On the next day, the tanker anchored off Stapleton, Staten Island. The W. F. Dalzell came alongside, and Bennett, her captain, went on board and acted as pilot. Using her own power and accompanied by the tug, she got under way. The Dalzellite joined them off St. George, and thence the three vessels went on through the Kill van Kull. Off Port Richmond the Fred B. Dalzell, Jr. became part of the flotilla. Fort, her captain, then went upon the tanker and acted as pilot, relieving Bennett. The tanker's captain, his third officer, a quartermaster and Turnbull were also there. She continued on her way using her own propelling power and assisted by the tugs. When rounding Bergen Point, she went aground outside the channel, and it was then, as alleged in the libel, that she sustained the damages for which petitioner seeks to recover. She was backed off the obstruction, turned into the channel, and, without other mishap, taken to the dock.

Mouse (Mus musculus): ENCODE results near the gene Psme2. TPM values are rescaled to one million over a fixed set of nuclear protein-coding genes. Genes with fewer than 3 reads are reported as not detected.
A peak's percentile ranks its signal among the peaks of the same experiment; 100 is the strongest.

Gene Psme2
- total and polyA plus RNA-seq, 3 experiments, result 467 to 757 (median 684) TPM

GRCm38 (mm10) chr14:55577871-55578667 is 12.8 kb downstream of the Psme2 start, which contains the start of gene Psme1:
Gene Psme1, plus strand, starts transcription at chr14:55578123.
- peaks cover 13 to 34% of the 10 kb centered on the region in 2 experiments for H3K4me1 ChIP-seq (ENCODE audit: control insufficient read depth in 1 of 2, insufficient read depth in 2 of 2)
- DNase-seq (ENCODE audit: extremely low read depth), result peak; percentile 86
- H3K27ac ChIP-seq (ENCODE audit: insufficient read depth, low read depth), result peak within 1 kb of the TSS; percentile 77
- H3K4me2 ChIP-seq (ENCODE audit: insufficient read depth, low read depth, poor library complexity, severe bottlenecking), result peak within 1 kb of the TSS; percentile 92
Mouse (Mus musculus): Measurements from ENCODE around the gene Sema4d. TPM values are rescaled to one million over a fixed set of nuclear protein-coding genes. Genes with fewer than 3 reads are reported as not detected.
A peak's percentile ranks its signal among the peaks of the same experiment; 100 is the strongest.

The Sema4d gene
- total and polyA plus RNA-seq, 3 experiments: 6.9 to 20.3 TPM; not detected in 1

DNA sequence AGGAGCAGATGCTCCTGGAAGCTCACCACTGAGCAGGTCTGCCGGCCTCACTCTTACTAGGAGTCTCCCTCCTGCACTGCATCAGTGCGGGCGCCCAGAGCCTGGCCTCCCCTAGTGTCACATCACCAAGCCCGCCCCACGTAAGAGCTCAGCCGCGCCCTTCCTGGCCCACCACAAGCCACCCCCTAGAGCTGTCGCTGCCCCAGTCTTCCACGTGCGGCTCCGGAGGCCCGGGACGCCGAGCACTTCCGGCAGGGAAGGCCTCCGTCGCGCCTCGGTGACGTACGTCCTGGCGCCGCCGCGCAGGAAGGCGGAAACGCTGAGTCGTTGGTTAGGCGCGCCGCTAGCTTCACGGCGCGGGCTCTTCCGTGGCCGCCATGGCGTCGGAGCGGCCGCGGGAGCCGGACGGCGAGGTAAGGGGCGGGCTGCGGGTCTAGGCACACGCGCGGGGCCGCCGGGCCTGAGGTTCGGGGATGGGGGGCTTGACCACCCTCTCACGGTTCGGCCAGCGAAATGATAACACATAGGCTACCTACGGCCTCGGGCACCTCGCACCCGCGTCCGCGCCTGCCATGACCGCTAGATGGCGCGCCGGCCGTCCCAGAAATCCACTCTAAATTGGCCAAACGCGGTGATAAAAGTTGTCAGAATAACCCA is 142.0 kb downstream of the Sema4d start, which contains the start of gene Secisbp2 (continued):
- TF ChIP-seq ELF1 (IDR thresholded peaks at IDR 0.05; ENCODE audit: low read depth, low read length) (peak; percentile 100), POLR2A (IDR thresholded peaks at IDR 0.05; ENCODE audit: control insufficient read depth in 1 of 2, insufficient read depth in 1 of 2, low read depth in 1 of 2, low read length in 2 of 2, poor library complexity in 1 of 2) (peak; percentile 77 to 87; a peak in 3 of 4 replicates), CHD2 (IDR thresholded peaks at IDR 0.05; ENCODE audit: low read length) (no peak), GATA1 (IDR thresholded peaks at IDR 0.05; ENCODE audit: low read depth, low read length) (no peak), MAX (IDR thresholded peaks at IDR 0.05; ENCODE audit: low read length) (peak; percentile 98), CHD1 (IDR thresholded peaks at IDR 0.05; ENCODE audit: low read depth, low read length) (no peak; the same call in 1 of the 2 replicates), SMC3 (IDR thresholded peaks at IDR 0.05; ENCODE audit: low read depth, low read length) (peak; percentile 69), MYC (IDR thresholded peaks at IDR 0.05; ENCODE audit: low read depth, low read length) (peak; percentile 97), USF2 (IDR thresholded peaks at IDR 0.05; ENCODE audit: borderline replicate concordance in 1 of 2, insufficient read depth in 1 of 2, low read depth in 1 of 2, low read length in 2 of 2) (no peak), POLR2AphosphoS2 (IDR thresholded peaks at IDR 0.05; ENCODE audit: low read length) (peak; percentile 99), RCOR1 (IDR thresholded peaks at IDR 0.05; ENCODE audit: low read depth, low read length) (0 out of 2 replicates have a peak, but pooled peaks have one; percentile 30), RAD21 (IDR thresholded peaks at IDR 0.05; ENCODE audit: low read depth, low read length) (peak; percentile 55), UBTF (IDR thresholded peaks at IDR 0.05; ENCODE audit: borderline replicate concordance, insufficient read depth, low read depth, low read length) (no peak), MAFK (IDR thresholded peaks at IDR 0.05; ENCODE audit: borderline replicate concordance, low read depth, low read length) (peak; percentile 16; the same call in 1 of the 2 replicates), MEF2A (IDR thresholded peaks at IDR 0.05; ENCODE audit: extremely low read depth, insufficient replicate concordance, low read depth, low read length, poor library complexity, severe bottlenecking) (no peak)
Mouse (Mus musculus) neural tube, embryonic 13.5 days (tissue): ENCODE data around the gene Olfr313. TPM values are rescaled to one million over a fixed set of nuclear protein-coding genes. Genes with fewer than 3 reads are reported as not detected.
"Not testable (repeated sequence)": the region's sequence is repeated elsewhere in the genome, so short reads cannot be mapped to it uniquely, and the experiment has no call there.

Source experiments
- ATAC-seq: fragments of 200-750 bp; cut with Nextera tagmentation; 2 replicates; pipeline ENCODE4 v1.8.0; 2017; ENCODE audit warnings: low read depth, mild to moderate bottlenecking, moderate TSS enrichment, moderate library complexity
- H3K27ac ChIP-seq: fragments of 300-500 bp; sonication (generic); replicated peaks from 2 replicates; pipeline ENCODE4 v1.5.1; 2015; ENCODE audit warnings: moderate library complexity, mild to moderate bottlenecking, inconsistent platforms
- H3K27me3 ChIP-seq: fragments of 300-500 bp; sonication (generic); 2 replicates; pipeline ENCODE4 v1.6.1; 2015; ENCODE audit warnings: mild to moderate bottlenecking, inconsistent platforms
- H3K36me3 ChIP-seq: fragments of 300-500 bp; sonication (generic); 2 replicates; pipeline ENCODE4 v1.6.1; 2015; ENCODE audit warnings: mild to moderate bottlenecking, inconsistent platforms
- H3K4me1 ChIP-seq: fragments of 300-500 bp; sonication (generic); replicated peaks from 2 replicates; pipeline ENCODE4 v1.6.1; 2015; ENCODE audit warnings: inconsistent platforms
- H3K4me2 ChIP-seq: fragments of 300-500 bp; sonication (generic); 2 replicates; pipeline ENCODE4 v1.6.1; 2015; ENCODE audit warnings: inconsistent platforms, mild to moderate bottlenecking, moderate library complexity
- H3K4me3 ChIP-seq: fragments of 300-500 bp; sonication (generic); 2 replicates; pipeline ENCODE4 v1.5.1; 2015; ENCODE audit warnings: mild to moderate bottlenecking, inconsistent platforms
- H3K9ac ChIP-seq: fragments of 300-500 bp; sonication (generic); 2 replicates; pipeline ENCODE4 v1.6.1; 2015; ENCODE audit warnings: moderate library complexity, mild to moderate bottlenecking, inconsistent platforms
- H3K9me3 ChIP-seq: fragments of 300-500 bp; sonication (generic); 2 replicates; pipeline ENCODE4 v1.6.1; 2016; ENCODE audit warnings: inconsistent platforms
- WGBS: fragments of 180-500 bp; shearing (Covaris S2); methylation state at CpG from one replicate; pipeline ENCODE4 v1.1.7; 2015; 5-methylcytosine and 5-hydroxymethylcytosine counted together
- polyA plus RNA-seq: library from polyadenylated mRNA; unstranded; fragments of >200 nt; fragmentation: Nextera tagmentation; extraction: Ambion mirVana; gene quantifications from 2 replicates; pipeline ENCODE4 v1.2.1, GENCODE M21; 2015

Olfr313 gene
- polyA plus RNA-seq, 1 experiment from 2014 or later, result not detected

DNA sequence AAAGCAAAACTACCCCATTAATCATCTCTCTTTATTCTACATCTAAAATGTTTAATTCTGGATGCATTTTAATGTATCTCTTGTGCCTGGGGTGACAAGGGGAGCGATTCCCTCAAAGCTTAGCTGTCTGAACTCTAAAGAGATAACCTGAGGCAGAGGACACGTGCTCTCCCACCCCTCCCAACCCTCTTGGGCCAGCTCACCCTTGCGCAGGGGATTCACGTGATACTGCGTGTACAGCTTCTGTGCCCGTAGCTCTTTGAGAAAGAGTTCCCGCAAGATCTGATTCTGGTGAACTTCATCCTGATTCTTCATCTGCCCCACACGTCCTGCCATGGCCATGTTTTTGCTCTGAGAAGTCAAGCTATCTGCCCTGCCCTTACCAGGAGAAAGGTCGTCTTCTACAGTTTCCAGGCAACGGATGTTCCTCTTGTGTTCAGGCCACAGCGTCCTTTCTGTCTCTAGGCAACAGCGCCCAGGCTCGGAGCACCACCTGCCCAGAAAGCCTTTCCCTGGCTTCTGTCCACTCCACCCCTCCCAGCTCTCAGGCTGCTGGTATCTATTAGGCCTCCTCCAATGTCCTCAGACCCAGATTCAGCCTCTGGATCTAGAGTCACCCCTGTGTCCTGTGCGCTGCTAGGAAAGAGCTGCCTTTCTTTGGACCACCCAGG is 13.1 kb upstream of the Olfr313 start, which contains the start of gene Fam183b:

In view of petitioner's failure to appeal from the dismissal as to the tugs, we must assume that, as to them, petitioner failed to make out its case, and that the stranding of the tanker was not in whole or in part due to any fault of theirs. It was not shown that respondent was to have, or at any time did have, control of the tanker, or that it agreed or undertook to do more than to furnish tugs to assist her while using her own propelling power. Her master, officers, and crew were at their stations, and her propelling power and steering apparatus were used to bring her to destination. And, if the pilotage clause is